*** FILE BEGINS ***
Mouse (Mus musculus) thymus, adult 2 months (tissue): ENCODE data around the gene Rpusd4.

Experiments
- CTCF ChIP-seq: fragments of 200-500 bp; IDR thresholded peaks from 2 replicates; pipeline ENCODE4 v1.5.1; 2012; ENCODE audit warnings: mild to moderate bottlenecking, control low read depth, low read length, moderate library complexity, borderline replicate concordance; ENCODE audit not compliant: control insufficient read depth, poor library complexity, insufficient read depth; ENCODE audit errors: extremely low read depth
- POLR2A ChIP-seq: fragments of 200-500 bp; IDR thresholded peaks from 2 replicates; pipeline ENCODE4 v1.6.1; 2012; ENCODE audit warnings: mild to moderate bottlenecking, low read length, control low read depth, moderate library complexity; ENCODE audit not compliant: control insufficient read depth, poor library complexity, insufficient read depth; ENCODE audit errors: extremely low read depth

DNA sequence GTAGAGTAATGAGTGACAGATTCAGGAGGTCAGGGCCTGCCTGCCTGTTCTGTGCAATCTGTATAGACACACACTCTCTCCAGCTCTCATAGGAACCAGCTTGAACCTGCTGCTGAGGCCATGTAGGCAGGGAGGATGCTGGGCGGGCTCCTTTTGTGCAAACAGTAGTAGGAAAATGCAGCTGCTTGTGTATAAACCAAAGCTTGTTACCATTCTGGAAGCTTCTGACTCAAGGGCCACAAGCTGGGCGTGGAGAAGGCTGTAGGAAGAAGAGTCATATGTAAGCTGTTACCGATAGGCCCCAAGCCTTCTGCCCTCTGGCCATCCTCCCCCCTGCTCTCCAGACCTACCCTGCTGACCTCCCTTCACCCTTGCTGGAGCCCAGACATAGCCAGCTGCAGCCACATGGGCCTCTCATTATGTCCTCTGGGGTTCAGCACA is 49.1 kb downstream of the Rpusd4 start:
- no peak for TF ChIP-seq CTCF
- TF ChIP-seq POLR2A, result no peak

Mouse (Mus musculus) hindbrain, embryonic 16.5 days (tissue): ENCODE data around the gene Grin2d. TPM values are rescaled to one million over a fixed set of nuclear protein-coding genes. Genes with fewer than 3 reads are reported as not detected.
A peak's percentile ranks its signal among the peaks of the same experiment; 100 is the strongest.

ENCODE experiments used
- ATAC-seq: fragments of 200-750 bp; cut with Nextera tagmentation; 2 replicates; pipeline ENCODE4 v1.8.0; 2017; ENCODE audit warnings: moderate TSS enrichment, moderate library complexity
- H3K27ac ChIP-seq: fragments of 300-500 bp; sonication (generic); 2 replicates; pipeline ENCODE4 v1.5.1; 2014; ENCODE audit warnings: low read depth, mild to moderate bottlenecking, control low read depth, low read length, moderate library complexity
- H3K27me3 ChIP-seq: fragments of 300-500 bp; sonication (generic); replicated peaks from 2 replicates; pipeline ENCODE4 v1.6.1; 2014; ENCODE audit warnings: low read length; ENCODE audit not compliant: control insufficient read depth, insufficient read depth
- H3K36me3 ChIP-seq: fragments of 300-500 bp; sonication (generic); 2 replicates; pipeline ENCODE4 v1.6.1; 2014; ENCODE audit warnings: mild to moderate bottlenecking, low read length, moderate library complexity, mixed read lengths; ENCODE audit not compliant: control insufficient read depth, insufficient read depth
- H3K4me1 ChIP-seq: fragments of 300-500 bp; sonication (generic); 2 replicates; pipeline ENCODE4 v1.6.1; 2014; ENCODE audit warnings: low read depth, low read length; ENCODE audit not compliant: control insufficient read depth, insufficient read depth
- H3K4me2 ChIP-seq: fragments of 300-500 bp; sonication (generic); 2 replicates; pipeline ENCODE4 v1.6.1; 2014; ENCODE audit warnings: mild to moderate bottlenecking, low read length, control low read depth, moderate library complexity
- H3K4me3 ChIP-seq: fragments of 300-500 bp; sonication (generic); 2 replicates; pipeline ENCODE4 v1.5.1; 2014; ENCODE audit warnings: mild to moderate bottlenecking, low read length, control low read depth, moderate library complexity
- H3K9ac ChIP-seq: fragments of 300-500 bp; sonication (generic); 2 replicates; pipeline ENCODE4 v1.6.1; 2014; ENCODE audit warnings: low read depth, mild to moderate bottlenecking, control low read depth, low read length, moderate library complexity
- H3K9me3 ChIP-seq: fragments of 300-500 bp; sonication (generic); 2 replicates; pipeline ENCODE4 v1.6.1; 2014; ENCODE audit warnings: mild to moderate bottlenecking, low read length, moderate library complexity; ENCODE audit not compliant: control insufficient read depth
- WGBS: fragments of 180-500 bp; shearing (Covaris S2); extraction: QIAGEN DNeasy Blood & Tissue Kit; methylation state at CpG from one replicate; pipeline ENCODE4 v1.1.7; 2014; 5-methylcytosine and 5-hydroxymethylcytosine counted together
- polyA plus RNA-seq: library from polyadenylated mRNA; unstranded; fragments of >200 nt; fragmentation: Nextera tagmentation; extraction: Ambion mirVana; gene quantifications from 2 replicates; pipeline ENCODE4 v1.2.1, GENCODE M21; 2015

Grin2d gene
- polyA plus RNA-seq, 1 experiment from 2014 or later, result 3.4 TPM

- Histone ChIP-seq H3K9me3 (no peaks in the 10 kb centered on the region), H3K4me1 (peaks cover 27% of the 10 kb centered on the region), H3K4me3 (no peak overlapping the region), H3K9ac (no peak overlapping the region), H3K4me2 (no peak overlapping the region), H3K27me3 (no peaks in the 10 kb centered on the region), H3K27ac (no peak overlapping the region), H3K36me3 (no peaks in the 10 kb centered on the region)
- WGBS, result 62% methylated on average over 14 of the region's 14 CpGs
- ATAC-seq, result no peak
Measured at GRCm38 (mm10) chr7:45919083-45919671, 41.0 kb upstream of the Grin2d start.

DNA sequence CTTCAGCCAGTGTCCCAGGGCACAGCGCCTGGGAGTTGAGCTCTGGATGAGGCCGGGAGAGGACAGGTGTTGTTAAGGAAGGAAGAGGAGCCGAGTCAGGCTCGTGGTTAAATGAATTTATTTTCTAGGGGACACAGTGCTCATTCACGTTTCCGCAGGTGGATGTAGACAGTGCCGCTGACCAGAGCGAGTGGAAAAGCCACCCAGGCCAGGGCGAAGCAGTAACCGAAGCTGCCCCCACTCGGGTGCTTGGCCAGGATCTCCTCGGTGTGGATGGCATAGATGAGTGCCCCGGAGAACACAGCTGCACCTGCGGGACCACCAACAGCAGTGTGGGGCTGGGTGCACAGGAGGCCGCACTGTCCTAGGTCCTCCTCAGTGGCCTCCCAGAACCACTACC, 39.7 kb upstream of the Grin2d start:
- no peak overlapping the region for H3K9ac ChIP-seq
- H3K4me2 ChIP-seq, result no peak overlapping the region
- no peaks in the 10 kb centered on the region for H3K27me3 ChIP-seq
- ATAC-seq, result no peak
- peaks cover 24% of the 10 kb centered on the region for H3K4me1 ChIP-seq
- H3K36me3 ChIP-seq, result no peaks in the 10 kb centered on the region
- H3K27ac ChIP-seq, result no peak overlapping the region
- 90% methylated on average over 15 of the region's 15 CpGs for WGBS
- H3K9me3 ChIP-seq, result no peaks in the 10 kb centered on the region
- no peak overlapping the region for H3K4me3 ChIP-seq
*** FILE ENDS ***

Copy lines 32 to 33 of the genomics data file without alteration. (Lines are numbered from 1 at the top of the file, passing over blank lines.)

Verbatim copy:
- ATAC-seq, result no peak
- peaks cover 24% of the 10 kb centered on the region for H3K4me1 ChIP-seq